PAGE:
SIOUX FALLS, S.D., Aug. 17, 2020 /PRNewswire/ -- Old Guys and Their Airplanes announces that American hero, United States Air Force General and "Tuskegee Airman" Brigadier General Charles McGee is scheduled to participate in a live broadcast interview, Wednesday, Sept. 2, 2020, at 1100 a.m., Central Daylight Time. General McGee is one of the few surviving members of WWII's 332nd Fighter Group, a unit of African-American military airmen formed during the era's culture of unit-segregation by race.
Old Guys and Their Airplanes
General McGee served in WWII, The Korean War and Vietnam War, accumulating an astounding 409 combat missions. His civilian service is marked by extensive honors including the nation's highest civilian award, The Congressional Gold Medal. Today, at age 100, he remains an active role model to youth, promoting his mantra of personal success, "Perceive, Prepare, Perform and Persevere."
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8/2/2020 0 Comments
Opinion by Lisa Bratton
July 28, 2020 at 9:10 a.m. CDT
Lisa Bratton, an assistant professor of history at Tuskegee University, was a historian for the National Park Service’s Tuskegee Airmen Oral History Project.
In a potentially watershed moment when this nation — perhaps unwillingly — seems prepared to revisit its racial outlook, an overdue name change could play an important role. It offers a chance to not only erase a prominent symbol of white racism but also replace it with an icon of African American heroism.
The football team in our nation’s capital should change its name to the Washington Red Tails.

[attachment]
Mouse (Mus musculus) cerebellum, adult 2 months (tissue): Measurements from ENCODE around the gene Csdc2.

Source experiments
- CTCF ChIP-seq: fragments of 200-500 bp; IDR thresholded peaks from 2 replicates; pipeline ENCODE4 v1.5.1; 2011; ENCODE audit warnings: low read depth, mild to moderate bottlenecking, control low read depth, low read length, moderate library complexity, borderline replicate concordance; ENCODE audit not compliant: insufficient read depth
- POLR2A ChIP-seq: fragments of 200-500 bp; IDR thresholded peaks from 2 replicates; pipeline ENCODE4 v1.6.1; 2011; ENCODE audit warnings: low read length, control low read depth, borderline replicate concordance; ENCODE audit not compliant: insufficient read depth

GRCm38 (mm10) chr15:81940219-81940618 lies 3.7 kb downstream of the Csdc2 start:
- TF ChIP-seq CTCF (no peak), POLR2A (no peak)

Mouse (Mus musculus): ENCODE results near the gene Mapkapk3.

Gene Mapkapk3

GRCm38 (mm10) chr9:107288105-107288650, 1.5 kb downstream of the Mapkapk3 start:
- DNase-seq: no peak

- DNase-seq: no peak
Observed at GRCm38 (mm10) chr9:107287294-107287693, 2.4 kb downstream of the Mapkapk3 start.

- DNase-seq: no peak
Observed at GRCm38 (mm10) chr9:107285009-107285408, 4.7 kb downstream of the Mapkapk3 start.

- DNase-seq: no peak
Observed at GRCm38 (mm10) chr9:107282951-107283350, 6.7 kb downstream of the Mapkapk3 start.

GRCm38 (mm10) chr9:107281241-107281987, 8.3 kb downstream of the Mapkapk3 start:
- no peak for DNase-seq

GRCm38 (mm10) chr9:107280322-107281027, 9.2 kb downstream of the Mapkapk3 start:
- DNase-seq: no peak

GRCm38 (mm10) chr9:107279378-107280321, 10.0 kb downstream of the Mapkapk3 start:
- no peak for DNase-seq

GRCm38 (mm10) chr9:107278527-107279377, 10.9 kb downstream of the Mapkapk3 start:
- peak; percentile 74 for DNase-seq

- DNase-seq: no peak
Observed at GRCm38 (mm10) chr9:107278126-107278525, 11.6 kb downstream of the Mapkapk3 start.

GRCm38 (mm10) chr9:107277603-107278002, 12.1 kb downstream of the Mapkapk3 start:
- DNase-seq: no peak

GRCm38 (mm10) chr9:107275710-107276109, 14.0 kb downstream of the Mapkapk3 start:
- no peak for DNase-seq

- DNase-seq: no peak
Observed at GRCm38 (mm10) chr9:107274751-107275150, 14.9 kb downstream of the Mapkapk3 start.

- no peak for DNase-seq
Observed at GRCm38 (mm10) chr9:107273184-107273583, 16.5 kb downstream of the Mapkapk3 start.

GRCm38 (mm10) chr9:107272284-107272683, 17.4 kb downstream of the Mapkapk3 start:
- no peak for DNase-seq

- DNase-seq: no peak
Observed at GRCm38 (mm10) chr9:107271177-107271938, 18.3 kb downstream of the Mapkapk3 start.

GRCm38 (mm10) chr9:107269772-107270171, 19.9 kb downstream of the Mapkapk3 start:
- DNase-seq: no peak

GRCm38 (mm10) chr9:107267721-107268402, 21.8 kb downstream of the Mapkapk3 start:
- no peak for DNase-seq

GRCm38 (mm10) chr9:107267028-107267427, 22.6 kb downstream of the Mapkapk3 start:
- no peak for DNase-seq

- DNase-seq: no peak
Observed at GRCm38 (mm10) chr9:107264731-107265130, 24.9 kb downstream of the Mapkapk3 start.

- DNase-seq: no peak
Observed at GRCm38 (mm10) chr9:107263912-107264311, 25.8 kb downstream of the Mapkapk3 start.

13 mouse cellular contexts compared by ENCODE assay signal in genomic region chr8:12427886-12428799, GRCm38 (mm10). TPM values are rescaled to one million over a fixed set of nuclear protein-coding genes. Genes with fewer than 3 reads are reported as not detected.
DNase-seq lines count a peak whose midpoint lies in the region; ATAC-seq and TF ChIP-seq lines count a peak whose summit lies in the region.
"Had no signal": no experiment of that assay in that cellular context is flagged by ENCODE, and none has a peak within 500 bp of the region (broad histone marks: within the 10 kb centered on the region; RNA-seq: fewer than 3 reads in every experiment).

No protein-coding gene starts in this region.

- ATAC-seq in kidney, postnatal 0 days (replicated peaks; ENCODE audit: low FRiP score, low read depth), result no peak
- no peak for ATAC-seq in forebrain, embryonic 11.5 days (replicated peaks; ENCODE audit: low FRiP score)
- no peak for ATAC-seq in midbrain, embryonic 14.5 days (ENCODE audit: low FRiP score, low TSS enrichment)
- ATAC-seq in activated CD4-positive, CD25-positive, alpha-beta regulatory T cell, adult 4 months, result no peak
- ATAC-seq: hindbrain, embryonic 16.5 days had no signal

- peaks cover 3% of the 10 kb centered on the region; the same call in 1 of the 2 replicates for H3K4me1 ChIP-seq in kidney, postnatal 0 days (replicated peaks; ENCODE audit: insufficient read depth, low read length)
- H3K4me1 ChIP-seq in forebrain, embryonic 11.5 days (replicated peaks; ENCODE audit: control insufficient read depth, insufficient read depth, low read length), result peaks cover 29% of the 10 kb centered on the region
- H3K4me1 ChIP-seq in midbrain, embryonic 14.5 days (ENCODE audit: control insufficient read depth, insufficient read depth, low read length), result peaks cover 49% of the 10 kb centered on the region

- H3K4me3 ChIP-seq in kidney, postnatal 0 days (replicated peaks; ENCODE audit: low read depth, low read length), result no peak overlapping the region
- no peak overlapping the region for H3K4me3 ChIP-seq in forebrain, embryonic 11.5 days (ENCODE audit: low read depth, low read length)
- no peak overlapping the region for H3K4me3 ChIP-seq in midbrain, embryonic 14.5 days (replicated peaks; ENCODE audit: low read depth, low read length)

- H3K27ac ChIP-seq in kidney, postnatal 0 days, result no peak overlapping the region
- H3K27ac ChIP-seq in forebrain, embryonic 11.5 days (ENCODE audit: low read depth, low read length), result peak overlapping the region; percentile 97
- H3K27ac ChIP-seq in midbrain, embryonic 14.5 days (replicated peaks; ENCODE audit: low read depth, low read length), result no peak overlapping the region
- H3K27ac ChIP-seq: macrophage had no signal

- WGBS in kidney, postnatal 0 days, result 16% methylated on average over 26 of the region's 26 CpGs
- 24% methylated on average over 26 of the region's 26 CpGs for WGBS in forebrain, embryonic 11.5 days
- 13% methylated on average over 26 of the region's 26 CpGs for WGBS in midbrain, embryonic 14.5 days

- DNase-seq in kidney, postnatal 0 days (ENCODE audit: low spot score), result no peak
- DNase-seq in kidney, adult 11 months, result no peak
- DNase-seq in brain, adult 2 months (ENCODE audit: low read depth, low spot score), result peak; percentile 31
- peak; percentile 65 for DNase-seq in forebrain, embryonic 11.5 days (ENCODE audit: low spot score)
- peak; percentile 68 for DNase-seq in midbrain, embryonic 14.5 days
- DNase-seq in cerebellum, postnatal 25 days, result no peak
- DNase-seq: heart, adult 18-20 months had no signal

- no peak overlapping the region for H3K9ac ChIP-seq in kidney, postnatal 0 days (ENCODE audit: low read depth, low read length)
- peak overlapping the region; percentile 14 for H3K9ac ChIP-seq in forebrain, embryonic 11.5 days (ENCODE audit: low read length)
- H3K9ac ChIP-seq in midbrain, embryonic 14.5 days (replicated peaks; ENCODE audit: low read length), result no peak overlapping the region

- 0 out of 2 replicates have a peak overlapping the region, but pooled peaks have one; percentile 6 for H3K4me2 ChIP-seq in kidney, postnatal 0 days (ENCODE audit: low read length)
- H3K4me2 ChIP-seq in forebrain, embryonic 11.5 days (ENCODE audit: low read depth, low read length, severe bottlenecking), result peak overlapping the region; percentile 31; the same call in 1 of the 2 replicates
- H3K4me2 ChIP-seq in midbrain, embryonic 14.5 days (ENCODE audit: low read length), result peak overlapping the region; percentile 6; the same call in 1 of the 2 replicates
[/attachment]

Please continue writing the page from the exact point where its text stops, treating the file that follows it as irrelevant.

The change would honor the famed Tuskegee Airmen, members of the segregated military during World War II who were nicknamed the “Red Tails” because of the distinctive crimson color painted on the tails of their aircraft.
The Tuskegee Airmen National Historic Site in Alabama commemorates the heroic actions and achievements of the famous Tuskegee Airmen. The term “Tuskegee Airmen” pertains to both men and women of diverse nationalities. They were composed of nearly 1,000 pilots and more than 15,000 support staff (including navigators, bombardiers, and mechanics). The site preserves five historic structures used during primary flight training in World War II.
The reverse (tails) design depicts a Tuskegee Airman pilot suiting up to join the fight during World War II with the Moton Field control tower in the background. The pilot looks upward with pride and confidence as two P-51 Mustangs pass overhead. The inscription “THEY FOUGHT TWO WARS” is arced across the top as a reference to the dual battles the Tuskegee Airmen fought–fascism abroad and racial discrimination at home.
Col. Charles Mcgee first time viewing his 1945 photo from Italy in Hangar 2! We love when we get to host our Airmen in the place where it began! March 30th, 2019.
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